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Traditional media - size question for print

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Hello

I sometimes work in watercolor/ink, then scan the work in and add to it in Photoshop. Sometimes, the printed work is larger than the size of the actual work.

This hasn't really been a problem for me so far, I like working small and I scan the art at a high DPI so I can scale it back. Still, reproducing the art at a bigger size enlarges the textures in the brush strokes.

Just wondering, for other published illustrators, how do you go about your traditional pieces? Especially for watercolor?
#1 - March 01, 2016, 12:01 PM
Charlene Chua, illustration | www.charlenechua.com
Twitter: @sygnin Behance: @charlenechua

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I work at actual size, but I know others work larger and reduce digitally. There are fewer resolution issues reducing the size than enlarging.
#2 - March 01, 2016, 01:45 PM
THIS LITTLE PIGGY (AN OWNER'S MANUAL), Aladdin PIX June 2017 :pigsnort
KUNG POW CHICKEN 1-4, Scholastic 2014 :chicken

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I work at actual size, but I know others work larger and reduce digitally. There are fewer resolution issues reducing the size than enlarging.

Ok thanks. It's usually the case I guess, I just don't comfortable working large in watercolor.
#3 - March 01, 2016, 01:59 PM
Charlene Chua, illustration | www.charlenechua.com
Twitter: @sygnin Behance: @charlenechua

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I work larger. At least half again as big as the intended page dimensions, but I also use cold press paper. It's like a bumpy cobblestone path for my paint brushes so if I want detail, which I do, I work larger. But I love it for it's ability to absorb the layers of paint.

I'd imagine less bumpy paper is good for working smaller though. :steamroller
#4 - March 03, 2016, 03:58 PM
Fur Balls & Feathers & Fins, Oh My! Animals Are My Kind of People
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I work larger. At least half again as big as the intended page dimensions, but I also use cold press paper. It's like a bumpy cobblestone path for my paint brushes so if I want detail, which I do, I work larger. But I love it for it's ability to absorb the layers of paint.

I'd imagine less bumpy paper is good for working smaller though. :steamroller

Thanks for sharing!
#5 - March 03, 2016, 04:22 PM
Charlene Chua, illustration | www.charlenechua.com
Twitter: @sygnin Behance: @charlenechua

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That's interesting, Cyn! I work on hot press (smooth) paper and include lots of detail. I didn't find the cold press worked well with my methods.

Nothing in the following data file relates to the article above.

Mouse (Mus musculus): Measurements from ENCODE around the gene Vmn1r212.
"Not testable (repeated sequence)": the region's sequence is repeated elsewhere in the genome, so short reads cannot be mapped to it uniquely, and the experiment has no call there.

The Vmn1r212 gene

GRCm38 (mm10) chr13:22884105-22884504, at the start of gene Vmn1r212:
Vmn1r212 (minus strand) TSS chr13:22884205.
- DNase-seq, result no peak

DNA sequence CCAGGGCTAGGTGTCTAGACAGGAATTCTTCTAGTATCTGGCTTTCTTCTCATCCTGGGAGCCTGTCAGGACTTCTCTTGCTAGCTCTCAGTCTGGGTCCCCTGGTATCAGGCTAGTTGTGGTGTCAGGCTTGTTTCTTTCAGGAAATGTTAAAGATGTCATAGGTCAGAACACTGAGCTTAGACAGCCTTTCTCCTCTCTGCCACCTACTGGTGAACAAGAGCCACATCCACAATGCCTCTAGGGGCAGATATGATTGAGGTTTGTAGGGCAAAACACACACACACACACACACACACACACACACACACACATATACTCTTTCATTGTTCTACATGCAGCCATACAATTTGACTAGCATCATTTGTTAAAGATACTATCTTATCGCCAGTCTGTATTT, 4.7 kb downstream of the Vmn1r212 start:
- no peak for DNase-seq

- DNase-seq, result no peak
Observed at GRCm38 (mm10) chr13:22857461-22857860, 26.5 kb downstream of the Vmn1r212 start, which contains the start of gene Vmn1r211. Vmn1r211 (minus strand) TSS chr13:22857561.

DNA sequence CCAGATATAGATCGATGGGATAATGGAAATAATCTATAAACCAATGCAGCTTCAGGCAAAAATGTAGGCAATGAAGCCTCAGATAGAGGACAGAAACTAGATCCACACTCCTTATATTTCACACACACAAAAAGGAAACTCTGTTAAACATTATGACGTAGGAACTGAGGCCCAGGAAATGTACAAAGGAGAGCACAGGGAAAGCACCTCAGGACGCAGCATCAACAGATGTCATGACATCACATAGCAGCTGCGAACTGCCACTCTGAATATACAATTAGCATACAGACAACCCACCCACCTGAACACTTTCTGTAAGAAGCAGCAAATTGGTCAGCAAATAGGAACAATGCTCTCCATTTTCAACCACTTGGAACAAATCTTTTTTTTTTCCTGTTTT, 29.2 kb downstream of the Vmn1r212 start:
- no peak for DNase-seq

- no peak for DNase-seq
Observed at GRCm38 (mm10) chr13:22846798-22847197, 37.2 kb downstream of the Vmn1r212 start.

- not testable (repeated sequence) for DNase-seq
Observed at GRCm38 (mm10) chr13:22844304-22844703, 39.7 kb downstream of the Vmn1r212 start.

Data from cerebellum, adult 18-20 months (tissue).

#6 - March 03, 2016, 06:02 PM
THIS LITTLE PIGGY (AN OWNER'S MANUAL), Aladdin PIX June 2017 :pigsnort
KUNG POW CHICKEN 1-4, Scholastic 2014 :chicken

http://cyndimarko.com
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There's a lot of critter action and background in your scenes and you amaze me with the ability to work actual size. You must have found a good paper. I'd love to try some really good hot press.

I found my work pooling and not absorbing the layers, plus, I've added gouaches to the mix. Someone told me that they were surprised with my level of saturation on some of the work, but it's that spongy paper. Yeah, cold press makes detail work challenging, so it's biggin's in the rendering department, but I draw pretty large to begin with.
#7 - March 03, 2016, 06:14 PM
Fur Balls & Feathers & Fins, Oh My! Animals Are My Kind of People
 www.cynthiakremsner.com

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I use Arches 150lb hot press. Bright white if I can get it. I also use an incredible art board to stretch it on if I'm going to do a lot of wet techniques. Soaks it right up and comes out flat. I've also experimented with adding gouache to the mix as well.

I also tend to sketch smaller, (going from thumbs, to quarter or half size) enlarge in PS and print it off, then polish it up, and use a light box to trace onto the watercolor paper.
#8 - March 04, 2016, 10:14 AM
THIS LITTLE PIGGY (AN OWNER'S MANUAL), Aladdin PIX June 2017 :pigsnort
KUNG POW CHICKEN 1-4, Scholastic 2014 :chicken

http://cyndimarko.com
@cynmarko

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I use Arches 150lb hot press. Bright white if I can get it. I also use an incredible art board to stretch it on if I'm going to do a lot of wet techniques. Soaks it right up and comes out flat. I've also experimented with adding gouache to the mix as well.

I also tend to sketch smaller, (going from thumbs, to quarter or half size) enlarge in PS and print it off, then polish it up, and use a light box to trace onto the watercolor paper.
 

Thank you for sharing about your paper. I'd like to try it. I draw on regular drawing paper too, then scan and print on watercolor paper. Sometimes, I'm just sketching, not planning on something going to finish, and I want to use it. Often when I'm using one of my small pads, I end up taping other papers to my original drawing that may have started as just a head, then I size things in PS before transferring it to the paper.
#9 - March 05, 2016, 07:26 AM
Fur Balls & Feathers & Fins, Oh My! Animals Are My Kind of People
 www.cynthiakremsner.com

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